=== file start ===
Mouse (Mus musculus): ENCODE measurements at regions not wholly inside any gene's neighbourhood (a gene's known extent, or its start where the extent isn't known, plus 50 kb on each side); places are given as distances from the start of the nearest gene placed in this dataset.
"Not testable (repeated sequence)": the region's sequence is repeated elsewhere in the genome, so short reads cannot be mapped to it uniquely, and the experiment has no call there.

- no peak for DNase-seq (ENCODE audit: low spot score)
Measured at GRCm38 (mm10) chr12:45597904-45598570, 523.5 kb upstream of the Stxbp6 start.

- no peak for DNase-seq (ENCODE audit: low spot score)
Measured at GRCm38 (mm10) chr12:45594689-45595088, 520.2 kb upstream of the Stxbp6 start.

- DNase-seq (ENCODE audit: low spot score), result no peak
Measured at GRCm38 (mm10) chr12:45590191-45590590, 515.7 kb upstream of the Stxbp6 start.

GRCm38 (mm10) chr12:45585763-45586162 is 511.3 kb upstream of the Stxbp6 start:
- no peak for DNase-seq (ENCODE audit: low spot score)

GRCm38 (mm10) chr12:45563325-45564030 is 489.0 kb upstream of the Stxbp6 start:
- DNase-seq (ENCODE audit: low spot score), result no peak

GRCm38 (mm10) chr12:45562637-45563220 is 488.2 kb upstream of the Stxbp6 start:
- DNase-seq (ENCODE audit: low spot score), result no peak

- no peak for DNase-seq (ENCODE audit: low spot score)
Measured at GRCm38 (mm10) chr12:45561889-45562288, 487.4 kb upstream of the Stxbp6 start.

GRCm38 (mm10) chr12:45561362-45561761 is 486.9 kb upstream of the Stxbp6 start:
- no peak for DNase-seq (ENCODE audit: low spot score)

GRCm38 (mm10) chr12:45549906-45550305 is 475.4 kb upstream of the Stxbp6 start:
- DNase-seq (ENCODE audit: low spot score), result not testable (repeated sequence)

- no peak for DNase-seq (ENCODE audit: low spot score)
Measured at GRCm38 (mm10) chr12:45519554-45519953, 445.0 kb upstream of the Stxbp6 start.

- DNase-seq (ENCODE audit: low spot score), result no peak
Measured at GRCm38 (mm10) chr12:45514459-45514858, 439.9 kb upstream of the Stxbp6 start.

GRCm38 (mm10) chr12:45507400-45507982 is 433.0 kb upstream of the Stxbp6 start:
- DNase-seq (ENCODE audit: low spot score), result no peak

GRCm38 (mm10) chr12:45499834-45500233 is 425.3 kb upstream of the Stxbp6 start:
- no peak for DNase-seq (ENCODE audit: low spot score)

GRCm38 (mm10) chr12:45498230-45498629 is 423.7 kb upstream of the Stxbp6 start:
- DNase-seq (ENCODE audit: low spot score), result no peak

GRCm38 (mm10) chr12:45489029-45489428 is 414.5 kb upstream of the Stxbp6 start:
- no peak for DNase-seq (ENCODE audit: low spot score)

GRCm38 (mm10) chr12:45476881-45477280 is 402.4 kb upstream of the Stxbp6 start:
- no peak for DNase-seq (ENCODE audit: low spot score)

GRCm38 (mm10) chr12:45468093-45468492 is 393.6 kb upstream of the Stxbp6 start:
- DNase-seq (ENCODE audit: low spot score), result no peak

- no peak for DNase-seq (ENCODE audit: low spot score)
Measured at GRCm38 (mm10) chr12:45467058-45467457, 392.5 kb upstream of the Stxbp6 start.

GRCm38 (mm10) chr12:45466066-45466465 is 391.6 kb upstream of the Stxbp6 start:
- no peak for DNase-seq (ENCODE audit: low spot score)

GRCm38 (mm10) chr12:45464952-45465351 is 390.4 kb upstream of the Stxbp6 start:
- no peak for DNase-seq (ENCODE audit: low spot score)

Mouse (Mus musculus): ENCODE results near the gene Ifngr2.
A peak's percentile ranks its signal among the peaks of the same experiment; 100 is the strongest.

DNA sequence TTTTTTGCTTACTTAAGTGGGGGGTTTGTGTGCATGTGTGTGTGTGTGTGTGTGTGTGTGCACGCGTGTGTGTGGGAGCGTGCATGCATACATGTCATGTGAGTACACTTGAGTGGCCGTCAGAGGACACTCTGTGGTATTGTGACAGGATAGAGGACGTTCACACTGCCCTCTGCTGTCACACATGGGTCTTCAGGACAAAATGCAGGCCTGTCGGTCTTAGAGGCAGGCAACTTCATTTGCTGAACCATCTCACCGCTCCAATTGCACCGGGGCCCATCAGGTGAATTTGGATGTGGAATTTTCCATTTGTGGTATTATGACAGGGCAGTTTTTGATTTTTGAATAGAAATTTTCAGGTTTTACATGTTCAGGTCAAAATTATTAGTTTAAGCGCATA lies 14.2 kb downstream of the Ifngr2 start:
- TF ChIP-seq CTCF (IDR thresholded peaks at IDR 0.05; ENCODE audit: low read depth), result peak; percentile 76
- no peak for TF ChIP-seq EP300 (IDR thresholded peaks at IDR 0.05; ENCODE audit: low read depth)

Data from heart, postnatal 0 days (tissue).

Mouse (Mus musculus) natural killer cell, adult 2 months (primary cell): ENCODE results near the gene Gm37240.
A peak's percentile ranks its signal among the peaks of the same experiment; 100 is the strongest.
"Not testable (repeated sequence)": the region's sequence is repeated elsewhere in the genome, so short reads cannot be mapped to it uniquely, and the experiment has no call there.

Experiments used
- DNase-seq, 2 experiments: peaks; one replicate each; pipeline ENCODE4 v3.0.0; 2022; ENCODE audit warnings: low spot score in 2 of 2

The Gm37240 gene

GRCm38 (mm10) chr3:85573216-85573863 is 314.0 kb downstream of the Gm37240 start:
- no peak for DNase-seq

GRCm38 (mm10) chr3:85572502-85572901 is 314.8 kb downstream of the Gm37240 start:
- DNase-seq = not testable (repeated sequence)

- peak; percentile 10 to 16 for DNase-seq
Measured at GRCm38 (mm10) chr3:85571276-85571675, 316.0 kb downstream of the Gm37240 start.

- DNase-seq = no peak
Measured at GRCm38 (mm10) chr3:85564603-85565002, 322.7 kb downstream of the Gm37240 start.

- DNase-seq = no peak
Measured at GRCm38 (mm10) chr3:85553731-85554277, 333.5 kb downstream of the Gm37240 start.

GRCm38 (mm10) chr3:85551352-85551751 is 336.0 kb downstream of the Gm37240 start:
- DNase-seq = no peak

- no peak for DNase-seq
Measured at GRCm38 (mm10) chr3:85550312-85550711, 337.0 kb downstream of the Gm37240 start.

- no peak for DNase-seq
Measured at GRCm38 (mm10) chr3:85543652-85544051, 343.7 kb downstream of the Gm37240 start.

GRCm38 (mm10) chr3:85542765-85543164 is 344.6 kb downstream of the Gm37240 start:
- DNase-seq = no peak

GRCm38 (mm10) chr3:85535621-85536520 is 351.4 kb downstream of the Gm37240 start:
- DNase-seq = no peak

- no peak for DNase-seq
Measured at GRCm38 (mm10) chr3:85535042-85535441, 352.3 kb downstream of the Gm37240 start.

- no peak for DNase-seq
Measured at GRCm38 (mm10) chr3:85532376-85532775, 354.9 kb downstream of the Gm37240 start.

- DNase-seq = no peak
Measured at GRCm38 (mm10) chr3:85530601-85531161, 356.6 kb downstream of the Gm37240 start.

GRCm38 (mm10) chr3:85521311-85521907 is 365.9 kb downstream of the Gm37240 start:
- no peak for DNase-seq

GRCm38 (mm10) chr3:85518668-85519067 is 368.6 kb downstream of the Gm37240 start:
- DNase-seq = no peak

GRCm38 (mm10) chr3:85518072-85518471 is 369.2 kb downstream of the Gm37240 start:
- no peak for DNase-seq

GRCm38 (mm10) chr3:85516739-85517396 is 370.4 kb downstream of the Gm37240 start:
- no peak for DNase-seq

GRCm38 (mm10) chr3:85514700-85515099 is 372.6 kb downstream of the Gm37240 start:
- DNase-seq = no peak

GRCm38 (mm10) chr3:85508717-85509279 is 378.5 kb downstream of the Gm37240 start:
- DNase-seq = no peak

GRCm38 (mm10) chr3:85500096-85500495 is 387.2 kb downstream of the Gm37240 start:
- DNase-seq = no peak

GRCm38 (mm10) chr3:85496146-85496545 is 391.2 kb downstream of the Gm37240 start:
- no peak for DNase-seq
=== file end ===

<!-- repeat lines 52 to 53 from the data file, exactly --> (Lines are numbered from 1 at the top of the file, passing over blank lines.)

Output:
Experiments used
- DNase-seq, 2 experiments: peaks; one replicate each; pipeline ENCODE4 v3.0.0; 2022; ENCODE audit warnings: low spot score in 2 of 2